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Title:Art education for social justice: empowering marginalized Korean students through a community cultural arts program
Author(s):Chang, Yongsock
Director of Research:Delacruz, Elizabeth M.
Doctoral Committee Chair(s):Delacruz, Elizabeth M.
Doctoral Committee Member(s):Parsons, Michael J.; Kellman, Julia; Witz, Klaus; Lee, Jae Young
Department / Program:Art & Design
Discipline:Art Education
Degree Granting Institution:University of Illinois at Urbana-Champaign
Degree:Ph.D.
Genre:Dissertation
Subject(s):multicultural art education
art education for social justice
community arts program
empowerment
Abstract:The main purpose of this dissertation is to understand how students responded to a multicultural art education curriculum designed and implemented to help multicultural students in Korea develop self-esteem and see themselves more positively, while also imparting to them a strong sense of their value as individuals. I had I hoped to propagate a deeper understanding of two main issues: respect for all cultures in South Korea and an illustration of a new way in how social justice concerns function in the multicultural Korean society. This research is also important because it departs from existing art theories and classroom research in Korea, by focusing on the individual child’s response to the artistic experience and deals with their artwork on its own merits in terms of how it benefited the child as a whole. While taking theory into account, this study departs from dogmatic adherence to rigid theoretical framework and focuses instead on the deeper response of the individual child. My curriculum consisted of 14 art activities implemented as an after-school program in an existing South Korean multicultural center. My students were of Korean mixed-race origination. Their fathers were Korean and their mothers came from Japan or China. Although there were 15 total students who ranged in age levels from 1st to 6th grade, the majority of the study focuses on two sixth grade girls, Iwha and Eunbie. Their experiences were, in many ways, emblematic of the program as a whole: the challenges they faced, their overall growth, and how they came to contextualize art within a multi-cultural, social justice framework. In order to understand Iwha and Eunbie’s response to my curriculum, I used the qualitative research methodology, “Essentialist Portraiture.” This approach allowed me to understand these two girls on a deeper level. Through the use of questionnaires given to Iwha and Eunbie and interviews with them as well as examination of their artwork, I was able to gain deeper insight into how the program functioned and to use the experience to augment my growth as a teacher. Through intense exploration of Iwha and Eunbie’s art and words, I could better understand their response and contextualize it within the larger framework of social justice art in the classroom. During the course of this research, three significant themes emerged: (a) an opening up by Iwha and Eunbie in terms of feeling freedom to pursue their ideas and as a result grow their expressive capability, (b) a development of self-confidence and self-reliance in the girls to help with facing challenges in their personal lives, and (c) an overall growth in Iwha and Eunbie’s awareness of their self-value. This expansion in self-awareness was further manifested in three additional dimensions: (a) awareness of self, (b) awareness of social issues, and (c) awareness of cooperation and collaboration with others. Before this study commenced, I was convinced that art should be an essential part of multicultural education programs because it is the one common medium that transcends all cultural barriers. It speaks to the humanness of us all. After analyzing the performance of this curriculum, I am more convinced than ever that the most suitable and beneficial program for social justice educational goals is one that is grounded in a relevant cultural context and that focuses strongly on fostering empathy through art. This dissertation makes suggestions how to improve and expand the curriculum.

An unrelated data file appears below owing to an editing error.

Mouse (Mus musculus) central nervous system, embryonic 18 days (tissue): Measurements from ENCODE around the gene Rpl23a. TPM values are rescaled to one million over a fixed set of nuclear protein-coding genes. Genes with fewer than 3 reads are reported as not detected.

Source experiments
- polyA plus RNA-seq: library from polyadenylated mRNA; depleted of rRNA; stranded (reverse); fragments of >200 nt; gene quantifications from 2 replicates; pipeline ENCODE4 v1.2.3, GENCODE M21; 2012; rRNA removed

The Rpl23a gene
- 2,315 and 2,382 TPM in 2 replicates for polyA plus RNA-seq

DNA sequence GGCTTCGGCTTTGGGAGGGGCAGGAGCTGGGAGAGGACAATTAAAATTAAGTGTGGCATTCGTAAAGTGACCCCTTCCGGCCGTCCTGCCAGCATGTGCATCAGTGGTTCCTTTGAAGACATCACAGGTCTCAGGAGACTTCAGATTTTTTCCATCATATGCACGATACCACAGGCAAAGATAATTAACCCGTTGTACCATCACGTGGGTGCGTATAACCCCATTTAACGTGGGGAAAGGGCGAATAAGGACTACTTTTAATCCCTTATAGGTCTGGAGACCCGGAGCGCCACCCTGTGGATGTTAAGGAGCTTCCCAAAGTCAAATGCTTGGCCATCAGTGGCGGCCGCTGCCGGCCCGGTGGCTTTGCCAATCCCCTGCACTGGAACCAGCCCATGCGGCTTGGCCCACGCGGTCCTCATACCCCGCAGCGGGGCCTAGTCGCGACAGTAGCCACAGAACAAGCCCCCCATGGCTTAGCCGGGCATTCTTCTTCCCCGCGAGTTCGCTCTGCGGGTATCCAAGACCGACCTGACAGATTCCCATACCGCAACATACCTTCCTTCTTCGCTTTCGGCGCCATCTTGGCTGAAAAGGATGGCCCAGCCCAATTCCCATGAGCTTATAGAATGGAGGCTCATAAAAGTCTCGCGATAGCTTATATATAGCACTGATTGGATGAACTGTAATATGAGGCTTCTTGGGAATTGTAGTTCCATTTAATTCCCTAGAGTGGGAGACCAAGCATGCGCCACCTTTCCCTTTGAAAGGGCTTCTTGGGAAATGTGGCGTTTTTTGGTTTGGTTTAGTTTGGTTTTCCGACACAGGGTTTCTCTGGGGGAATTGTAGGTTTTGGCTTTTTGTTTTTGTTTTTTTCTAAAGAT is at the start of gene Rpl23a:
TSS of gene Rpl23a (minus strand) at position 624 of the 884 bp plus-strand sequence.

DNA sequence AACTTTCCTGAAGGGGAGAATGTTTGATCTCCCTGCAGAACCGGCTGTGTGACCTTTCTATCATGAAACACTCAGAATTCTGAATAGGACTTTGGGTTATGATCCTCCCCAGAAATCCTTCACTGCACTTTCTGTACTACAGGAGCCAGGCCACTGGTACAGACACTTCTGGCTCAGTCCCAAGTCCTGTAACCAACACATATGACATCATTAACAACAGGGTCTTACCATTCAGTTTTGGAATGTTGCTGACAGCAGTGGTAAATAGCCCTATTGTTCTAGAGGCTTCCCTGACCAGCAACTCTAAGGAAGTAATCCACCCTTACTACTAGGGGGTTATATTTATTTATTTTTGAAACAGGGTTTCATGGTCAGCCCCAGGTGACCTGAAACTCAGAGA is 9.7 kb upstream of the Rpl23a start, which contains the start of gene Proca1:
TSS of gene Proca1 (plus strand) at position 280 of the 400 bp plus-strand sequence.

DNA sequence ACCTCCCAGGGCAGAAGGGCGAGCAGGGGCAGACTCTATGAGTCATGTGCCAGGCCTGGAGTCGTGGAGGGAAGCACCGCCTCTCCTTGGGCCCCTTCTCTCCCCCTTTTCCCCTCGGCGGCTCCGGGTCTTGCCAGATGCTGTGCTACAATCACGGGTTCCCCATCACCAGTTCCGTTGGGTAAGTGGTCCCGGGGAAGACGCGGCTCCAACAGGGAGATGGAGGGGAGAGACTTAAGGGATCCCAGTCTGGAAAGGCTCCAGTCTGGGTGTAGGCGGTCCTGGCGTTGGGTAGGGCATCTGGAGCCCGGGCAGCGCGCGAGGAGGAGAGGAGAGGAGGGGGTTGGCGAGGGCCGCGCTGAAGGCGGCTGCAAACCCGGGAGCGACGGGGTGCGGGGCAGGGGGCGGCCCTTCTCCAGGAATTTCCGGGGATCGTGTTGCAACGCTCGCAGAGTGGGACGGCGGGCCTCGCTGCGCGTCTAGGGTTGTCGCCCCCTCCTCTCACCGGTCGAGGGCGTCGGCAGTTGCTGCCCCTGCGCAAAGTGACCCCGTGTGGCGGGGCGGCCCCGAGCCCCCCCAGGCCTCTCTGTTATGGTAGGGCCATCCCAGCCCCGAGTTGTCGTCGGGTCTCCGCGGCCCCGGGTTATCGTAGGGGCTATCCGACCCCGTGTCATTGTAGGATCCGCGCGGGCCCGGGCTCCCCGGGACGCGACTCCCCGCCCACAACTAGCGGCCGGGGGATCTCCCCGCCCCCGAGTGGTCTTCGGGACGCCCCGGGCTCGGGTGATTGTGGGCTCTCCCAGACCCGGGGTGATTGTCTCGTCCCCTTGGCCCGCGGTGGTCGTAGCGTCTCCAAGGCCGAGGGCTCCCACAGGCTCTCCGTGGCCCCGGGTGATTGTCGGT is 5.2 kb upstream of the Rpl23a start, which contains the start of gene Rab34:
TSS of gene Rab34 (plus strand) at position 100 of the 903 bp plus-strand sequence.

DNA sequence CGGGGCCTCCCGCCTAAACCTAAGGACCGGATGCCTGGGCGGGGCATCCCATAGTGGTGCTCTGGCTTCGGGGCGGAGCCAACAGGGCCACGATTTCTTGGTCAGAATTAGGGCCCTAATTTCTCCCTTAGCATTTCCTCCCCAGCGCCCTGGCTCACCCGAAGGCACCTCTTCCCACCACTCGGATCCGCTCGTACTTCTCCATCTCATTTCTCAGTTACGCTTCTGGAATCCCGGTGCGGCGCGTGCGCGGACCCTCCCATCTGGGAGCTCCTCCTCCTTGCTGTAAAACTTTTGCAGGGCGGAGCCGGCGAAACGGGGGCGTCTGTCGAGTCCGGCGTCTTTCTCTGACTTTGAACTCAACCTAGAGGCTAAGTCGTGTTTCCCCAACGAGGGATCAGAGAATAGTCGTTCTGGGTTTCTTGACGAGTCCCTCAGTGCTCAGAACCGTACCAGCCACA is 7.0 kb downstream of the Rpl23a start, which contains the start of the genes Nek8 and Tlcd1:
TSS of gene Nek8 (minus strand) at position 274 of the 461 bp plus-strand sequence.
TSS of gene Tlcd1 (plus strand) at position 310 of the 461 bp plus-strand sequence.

Issue Date:2014-05-30
URI:http://hdl.handle.net/2142/49821
Rights Information:Copyright 2014 Yongsock Chang
Date Available in IDEALS:2014-05-30
2016-09-22
Date Deposited:2014-05


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